Outsider folk artist Devendra Banhart has penned a five-minute history of the 25th amendment, the entry in the U.S. Constitution that allows for the president to be replaced by the vice president if he or she is incapable of carrying out the duties of the president. The song is part of a compilation put together by WNYC’s More Perfect podcast, 27: The Most Perfect Album. The record comes out September 18th.
With a gentle guitar line and a restrained voice, Banhart details the line of succession that has existed in the country for nearly 300 years with some artistic liberties – such as a veep who eats drywall and saw Lincoln’s ghost and a House speaker who can’t communicate. He delivers a lot of the lyrics in grand mouthfuls as he narrates a figurative bloodbath in the Capitol, with each person dying so the next could lead the country. It’s like an episode of Designated Survivor but with a sense of humor and it ends with a fitting punch line.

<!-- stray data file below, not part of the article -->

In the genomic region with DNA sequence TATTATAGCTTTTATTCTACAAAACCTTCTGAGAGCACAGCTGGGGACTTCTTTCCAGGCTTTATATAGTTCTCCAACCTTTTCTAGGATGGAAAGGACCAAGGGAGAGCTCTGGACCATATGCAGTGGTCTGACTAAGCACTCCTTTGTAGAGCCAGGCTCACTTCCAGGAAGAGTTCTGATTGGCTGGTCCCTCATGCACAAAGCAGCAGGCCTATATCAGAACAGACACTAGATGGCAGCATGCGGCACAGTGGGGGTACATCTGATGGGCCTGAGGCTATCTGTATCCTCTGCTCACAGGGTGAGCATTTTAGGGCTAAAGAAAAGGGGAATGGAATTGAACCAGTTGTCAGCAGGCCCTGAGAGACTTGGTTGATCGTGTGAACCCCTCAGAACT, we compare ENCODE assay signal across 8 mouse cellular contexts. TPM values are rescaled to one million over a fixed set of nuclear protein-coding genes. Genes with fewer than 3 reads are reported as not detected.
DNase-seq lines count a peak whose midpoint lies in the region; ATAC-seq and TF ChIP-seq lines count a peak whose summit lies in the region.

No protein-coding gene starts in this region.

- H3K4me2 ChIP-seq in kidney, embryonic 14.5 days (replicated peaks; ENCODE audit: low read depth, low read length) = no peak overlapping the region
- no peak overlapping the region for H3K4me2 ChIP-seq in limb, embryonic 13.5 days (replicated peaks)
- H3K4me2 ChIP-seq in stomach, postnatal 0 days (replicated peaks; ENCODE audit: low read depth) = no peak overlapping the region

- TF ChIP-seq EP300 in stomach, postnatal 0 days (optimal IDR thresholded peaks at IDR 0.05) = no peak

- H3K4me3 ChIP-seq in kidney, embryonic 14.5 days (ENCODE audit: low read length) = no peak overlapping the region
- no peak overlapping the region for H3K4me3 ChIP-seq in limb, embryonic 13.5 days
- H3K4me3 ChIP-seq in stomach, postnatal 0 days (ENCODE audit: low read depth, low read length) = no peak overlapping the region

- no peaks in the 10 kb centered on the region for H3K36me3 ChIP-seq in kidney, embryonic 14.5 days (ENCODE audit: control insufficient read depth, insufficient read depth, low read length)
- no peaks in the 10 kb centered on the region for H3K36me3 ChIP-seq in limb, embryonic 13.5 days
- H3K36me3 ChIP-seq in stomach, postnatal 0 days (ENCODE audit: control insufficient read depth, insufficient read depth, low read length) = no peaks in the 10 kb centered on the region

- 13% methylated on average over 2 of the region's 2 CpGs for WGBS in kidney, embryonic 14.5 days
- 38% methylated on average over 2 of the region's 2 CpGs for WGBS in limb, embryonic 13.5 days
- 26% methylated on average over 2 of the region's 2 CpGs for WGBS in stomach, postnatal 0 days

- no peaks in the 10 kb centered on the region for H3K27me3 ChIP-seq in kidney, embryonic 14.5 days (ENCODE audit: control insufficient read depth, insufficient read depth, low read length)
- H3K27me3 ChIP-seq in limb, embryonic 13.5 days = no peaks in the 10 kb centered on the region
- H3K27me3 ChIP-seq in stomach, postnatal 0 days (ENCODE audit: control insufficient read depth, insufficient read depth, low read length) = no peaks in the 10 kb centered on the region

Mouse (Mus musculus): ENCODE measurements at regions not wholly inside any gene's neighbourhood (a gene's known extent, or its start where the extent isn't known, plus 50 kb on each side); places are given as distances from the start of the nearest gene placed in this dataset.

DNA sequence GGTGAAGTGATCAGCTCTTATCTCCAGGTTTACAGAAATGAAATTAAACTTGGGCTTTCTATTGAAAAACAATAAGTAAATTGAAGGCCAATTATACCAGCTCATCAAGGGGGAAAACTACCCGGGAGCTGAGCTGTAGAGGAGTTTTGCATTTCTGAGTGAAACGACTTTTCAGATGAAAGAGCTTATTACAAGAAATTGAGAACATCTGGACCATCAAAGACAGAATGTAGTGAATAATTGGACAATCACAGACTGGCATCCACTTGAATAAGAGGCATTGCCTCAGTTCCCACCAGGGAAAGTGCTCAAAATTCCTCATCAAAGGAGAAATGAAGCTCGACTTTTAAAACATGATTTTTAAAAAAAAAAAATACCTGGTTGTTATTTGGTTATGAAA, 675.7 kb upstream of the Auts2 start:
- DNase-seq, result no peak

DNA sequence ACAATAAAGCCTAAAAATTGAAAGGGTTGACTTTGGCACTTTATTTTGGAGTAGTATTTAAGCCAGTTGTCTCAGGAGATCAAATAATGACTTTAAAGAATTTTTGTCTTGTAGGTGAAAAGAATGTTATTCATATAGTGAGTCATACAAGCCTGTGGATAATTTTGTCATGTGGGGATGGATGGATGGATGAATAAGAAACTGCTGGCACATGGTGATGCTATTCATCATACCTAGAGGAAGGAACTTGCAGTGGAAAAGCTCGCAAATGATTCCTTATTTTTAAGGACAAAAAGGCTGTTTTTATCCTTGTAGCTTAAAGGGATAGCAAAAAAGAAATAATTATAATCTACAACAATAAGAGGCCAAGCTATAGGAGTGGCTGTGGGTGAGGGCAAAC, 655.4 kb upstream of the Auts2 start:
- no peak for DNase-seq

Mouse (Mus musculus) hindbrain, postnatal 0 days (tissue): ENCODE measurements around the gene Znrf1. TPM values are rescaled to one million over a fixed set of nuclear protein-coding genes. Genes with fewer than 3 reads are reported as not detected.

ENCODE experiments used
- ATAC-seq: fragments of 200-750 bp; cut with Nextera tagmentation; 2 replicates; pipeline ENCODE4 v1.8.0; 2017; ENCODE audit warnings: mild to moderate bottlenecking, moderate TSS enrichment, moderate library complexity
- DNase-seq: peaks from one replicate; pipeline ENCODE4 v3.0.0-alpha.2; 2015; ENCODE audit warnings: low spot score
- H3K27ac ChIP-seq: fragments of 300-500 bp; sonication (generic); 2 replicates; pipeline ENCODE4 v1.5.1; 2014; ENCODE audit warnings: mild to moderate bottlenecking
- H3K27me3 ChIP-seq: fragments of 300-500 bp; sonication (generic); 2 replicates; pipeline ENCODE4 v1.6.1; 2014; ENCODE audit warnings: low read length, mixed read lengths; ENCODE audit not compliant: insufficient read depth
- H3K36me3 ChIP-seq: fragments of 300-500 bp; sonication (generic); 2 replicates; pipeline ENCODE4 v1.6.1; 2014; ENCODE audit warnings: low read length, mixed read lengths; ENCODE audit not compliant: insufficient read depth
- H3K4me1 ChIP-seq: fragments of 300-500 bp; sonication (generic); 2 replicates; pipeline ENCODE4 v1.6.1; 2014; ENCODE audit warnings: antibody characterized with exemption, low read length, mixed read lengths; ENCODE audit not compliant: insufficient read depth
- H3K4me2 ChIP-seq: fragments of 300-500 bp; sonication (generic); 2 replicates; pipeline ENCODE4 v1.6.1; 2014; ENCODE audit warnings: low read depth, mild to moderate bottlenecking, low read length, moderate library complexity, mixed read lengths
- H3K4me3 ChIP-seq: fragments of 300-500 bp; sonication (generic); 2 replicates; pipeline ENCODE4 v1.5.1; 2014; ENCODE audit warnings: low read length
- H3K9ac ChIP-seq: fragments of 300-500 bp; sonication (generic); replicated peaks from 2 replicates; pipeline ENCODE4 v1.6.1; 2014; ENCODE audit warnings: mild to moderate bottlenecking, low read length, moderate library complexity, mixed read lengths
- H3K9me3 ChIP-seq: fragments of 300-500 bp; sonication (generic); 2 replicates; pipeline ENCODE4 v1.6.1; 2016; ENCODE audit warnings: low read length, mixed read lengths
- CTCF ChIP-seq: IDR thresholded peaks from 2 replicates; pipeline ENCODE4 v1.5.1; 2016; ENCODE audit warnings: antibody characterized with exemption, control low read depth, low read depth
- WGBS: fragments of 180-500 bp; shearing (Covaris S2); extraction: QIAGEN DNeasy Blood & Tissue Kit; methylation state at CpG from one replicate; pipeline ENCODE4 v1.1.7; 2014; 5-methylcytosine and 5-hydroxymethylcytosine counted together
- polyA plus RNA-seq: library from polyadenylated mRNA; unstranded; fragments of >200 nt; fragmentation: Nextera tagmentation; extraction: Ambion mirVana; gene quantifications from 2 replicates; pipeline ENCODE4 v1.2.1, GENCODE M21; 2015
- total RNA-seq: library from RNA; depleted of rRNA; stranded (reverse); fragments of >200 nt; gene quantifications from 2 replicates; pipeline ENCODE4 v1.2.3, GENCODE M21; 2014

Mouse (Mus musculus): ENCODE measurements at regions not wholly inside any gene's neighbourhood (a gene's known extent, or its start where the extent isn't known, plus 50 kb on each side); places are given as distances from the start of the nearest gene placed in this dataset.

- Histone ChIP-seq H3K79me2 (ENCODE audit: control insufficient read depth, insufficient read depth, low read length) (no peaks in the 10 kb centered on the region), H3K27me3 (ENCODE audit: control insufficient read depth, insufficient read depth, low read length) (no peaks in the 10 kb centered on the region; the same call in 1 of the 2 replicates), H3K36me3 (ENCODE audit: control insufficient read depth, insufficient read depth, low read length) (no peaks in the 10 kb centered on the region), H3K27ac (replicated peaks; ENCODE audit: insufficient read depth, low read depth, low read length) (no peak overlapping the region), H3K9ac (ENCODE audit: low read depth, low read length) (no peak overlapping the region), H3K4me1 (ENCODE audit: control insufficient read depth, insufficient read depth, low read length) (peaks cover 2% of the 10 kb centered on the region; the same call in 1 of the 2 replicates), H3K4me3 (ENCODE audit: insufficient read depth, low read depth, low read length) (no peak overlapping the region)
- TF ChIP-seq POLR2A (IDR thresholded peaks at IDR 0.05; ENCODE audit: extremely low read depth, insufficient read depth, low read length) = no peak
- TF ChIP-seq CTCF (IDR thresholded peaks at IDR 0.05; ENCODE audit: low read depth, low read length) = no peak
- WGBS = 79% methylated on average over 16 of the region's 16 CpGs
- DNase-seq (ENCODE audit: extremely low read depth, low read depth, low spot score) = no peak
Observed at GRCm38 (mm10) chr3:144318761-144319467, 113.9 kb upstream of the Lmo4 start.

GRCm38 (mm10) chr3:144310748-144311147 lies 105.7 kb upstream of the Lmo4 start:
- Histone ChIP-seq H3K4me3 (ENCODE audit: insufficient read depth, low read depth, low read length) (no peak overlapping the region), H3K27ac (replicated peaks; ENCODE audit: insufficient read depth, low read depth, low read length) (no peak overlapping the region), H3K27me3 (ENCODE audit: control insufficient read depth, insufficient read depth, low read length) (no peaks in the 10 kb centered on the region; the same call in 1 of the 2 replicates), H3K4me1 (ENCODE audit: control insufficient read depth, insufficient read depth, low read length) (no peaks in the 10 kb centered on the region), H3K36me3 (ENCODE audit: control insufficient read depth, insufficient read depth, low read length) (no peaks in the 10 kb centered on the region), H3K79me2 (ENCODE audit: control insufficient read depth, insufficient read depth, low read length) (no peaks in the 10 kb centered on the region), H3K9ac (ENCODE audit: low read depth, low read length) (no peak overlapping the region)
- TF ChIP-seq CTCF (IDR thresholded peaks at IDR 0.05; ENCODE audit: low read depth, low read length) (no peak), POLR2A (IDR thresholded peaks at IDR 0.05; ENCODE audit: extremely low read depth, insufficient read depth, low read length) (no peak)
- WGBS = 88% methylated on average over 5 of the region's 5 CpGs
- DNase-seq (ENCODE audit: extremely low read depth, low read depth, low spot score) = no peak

The rest of 27 features songs about each of the other amendments in the constitution with contributions by Dolly Parton, They Might Be Giants and Torres, among others.
The 25th amendment, in particular, has been in the news recently with the publication of an op-ed essay in The New York Times by a high-ranking, anonymous official in the Trump administration. In it, he or she wrote: “Given the instability many witnessed, there were early whispers within the cabinet of invoking the 25th Amendment, which would start a complex process for removing the president. But no one wanted to precipitate a constitutional crisis. So we will do what we can to steer the administration in the right direction until – one way or another – it’s over.”